Commonly (more than 1 in 100 patients), side effects found at the injection site include: bleeding, itching.
Very rarely (less than 1 in 10,000 patients), difficulty breathing (bronchospasm) has been reported.
Rarely (less than 1 in 1000 patients), hives (urticaria).
Side effects that have been reported during marketed use include:
Dizziness, nausea, and vomiting have also been reported.
Fainting has been reported. Although fainting episodes are uncommon, patients should be observed for 15 minutes after they receive HPV vaccine.
Allergic reactions that may include difficulty breathing, wheezing (bronchospasm), hives, and rash have been reported. Some of these reactions have been severe.
If any of the side effects gets serious or if you notice any side effects not listed in this leaflet, please tell your doctor or pharmacist.
7. How to store Gardasil
Keep this vaccine out of the reach and sight of children.
The vaccine should not be used after the expiry date which is stated on the syringe label and the outer carton (after EXP). The expiry date refers to the last day of that month.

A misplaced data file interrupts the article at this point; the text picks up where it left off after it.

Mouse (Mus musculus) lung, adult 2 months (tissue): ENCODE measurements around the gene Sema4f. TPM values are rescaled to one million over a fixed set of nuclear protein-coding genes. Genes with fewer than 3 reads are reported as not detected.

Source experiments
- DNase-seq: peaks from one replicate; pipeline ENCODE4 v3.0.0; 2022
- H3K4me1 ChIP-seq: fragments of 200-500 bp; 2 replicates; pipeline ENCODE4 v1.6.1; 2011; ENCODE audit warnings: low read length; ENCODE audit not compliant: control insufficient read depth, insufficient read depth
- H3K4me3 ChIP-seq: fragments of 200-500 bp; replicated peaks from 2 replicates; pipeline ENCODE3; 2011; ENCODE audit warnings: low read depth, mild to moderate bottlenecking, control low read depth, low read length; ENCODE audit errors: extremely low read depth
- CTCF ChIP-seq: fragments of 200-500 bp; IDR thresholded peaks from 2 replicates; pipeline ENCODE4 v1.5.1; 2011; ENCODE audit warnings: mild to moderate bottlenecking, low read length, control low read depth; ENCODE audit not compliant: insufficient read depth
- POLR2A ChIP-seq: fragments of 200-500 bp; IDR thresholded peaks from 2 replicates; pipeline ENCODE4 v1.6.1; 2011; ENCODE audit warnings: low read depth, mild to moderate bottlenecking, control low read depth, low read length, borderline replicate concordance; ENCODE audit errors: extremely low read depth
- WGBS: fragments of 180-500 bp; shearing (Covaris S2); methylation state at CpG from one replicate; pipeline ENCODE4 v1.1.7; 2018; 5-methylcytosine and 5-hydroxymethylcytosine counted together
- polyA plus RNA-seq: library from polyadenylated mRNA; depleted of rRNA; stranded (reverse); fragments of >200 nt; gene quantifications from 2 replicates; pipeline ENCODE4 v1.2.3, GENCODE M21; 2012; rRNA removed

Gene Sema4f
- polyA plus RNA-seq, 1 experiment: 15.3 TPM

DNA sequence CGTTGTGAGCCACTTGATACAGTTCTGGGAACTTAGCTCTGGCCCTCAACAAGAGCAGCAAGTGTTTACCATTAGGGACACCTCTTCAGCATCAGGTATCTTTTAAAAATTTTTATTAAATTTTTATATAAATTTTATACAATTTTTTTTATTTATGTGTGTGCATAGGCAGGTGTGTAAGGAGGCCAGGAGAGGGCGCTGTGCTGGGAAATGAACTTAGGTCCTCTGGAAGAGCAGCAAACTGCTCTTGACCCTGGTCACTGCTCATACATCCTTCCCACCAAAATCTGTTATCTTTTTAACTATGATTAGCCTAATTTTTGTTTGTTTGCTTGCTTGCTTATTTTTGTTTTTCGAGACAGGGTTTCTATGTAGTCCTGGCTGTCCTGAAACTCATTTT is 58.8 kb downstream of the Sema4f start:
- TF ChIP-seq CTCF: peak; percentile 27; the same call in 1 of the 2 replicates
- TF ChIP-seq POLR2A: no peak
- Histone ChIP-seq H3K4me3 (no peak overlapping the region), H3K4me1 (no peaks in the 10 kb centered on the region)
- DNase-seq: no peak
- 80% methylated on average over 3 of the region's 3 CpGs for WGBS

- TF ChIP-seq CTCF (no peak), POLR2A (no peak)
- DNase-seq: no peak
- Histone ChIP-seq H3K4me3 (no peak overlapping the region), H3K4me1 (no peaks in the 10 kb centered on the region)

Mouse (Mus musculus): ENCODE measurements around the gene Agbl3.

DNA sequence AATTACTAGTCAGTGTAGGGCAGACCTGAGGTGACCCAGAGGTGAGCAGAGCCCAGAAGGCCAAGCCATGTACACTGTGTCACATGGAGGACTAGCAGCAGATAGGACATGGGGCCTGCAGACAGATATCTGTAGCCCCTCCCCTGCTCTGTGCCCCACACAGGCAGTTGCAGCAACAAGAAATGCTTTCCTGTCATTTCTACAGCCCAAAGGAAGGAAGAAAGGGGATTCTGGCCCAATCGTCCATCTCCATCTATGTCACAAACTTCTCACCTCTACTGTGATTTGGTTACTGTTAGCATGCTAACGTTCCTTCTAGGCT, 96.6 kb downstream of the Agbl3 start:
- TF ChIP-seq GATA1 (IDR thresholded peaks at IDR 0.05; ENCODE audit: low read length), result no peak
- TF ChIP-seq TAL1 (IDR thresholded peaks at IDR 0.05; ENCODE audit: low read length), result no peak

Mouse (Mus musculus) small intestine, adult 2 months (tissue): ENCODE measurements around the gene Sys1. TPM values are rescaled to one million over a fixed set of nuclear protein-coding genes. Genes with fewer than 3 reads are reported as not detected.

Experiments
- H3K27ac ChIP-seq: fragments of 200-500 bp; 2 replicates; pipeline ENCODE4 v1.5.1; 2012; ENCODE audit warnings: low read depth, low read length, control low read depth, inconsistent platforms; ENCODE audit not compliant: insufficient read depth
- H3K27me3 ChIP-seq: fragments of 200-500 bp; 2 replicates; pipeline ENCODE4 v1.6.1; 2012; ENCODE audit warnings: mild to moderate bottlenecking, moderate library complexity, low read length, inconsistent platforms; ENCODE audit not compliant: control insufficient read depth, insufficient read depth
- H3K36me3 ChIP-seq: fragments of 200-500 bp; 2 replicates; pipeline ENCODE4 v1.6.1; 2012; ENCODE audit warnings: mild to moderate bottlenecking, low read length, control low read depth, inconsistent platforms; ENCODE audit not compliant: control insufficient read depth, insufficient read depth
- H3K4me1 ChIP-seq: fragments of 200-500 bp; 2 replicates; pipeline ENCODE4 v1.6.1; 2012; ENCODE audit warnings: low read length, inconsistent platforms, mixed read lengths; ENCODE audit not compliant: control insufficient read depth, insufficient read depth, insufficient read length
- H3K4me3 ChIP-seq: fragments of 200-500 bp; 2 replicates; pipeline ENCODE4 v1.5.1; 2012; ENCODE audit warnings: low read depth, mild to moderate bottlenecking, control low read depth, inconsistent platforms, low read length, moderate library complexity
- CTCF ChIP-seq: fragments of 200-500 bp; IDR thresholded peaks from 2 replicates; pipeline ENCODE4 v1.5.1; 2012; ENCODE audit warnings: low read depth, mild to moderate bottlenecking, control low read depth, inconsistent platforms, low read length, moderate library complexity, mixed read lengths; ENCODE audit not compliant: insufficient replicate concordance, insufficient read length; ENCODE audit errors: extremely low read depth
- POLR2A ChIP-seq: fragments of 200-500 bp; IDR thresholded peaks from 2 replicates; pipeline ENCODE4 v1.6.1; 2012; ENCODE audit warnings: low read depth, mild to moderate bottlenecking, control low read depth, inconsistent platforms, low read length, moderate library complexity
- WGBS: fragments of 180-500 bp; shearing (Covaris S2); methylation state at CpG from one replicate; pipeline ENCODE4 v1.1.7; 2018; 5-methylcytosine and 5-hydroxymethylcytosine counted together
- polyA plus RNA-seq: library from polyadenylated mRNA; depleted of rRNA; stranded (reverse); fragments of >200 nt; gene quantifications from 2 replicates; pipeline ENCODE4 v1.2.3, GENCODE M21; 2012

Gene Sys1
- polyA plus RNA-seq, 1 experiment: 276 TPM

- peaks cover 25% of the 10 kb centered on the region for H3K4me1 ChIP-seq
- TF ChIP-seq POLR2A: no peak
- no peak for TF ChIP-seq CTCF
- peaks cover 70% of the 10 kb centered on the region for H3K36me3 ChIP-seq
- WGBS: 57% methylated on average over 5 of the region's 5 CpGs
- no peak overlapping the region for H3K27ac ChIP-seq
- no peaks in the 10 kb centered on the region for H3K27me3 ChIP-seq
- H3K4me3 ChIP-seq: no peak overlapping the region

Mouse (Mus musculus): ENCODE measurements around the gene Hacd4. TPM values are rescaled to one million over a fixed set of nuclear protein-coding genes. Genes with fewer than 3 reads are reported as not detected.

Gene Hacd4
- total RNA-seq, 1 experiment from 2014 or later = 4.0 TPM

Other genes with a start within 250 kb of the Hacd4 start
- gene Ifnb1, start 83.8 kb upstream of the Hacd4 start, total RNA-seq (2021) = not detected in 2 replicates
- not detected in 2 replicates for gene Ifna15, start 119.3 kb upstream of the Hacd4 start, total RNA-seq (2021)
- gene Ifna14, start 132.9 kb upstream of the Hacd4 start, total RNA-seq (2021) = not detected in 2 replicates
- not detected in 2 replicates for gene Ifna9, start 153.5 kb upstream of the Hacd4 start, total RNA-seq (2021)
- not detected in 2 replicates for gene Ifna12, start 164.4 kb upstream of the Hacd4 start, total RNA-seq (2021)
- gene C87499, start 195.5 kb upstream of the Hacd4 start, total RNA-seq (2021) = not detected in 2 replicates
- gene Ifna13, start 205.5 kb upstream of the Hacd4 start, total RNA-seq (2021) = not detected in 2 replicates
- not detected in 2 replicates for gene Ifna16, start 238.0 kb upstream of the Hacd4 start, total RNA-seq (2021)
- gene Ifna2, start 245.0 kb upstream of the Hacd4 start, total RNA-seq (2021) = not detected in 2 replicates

Store in a refrigerator (2°C - 8°C). Do not freeze. Keep the syringe in the outer carton in order to protect from light.
Medicines should not be disposed of via wastewater or household waste. These measures will help to protect the environment.
8. Further information
If you have any further questions on Gardasil after reading this leaflet, please ask your doctor or pharmacist.
What Gardasil contains
The active substances are: highly purified non-infectious protein for each of the Human Papillomavirus types (6, 11, 16, and 18).
1 dose (0.5 ml) contains approximately:
Human Papillomavirus1 Type 6 L1 protein2,3
Human Papillomavirus1 Type 11 L1 protein2,3
Human Papillomavirus1 Type 16 L1 protein2,3
Human Papillomavirus1 Type 18 L1 protein2,3
Human Papillomavirus = HPV
2L1 protein in the form of virus like particles produced in yeast cells (Saccharomyces cerevisiae CANADE 3C-5 (Strain 1895)) by recombinant DNA technology.
3adsorbed on amorphous aluminium hydroxyphosphate sulphate adjuvant (225 micrograms Al).
The other ingredients in the vaccine suspension are:
Sodium chloride, L-histidine, polysorbate 80, sodium borate, and water for injections.
What Gardasil looks like and contents of the pack
1 dose of Gardasil suspension for injection contains 0.5 ml.
Prior to agitation, Gardasil may appear as a clear liquid with a white precipitate. After thorough agitation, it is a white, cloudy liquid.